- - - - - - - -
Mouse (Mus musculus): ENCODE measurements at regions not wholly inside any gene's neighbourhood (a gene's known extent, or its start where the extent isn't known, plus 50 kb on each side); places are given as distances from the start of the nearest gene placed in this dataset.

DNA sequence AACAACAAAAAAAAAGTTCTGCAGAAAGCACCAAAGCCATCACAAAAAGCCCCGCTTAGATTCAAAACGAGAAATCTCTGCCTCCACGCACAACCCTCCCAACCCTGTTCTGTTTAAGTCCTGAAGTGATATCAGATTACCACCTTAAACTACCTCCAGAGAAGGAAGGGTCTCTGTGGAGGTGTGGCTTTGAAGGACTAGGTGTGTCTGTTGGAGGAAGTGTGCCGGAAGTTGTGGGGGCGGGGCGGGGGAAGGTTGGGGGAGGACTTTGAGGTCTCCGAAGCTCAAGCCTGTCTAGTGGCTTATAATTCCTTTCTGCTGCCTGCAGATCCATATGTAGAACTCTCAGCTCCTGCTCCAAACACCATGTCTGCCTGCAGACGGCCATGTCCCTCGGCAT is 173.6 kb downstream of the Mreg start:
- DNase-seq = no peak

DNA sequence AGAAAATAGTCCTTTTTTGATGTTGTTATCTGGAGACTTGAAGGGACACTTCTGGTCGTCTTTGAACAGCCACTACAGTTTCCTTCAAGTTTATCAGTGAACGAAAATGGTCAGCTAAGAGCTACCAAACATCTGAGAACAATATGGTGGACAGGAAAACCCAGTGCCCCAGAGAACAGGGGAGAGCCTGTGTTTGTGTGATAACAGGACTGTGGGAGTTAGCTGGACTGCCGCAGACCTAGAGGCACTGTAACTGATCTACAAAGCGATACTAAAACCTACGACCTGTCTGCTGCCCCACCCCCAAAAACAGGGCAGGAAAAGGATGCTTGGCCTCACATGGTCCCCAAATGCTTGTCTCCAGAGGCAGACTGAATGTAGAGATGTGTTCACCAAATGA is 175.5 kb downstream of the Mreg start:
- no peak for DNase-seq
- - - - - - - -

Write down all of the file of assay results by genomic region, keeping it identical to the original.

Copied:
Mouse (Mus musculus): ENCODE measurements at regions not wholly inside any gene's neighbourhood (a gene's known extent, or its start where the extent isn't known, plus 50 kb on each side); places are given as distances from the start of the nearest gene placed in this dataset.

DNA sequence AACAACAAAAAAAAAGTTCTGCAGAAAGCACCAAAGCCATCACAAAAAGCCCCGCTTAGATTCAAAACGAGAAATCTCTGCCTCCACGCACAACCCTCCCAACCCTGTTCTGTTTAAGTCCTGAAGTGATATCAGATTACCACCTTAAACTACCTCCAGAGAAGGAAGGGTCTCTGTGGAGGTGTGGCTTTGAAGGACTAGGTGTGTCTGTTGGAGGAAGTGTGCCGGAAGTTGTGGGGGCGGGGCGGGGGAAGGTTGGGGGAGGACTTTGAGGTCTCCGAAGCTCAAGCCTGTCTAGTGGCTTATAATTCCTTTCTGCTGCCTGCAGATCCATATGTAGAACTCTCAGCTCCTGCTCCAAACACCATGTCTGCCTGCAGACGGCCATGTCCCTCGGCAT is 173.6 kb downstream of the Mreg start:
- DNase-seq = no peak

DNA sequence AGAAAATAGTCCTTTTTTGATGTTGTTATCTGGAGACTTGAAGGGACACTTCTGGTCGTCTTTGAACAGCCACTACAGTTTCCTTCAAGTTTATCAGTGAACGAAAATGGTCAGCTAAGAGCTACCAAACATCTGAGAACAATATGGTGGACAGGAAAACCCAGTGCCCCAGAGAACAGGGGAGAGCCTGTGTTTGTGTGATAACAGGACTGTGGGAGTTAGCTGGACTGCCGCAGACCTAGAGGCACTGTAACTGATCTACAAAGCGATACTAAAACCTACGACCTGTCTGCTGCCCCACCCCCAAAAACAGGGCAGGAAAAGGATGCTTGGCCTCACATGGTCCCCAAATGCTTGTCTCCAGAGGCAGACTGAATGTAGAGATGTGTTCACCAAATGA is 175.5 kb downstream of the Mreg start:
- no peak for DNase-seq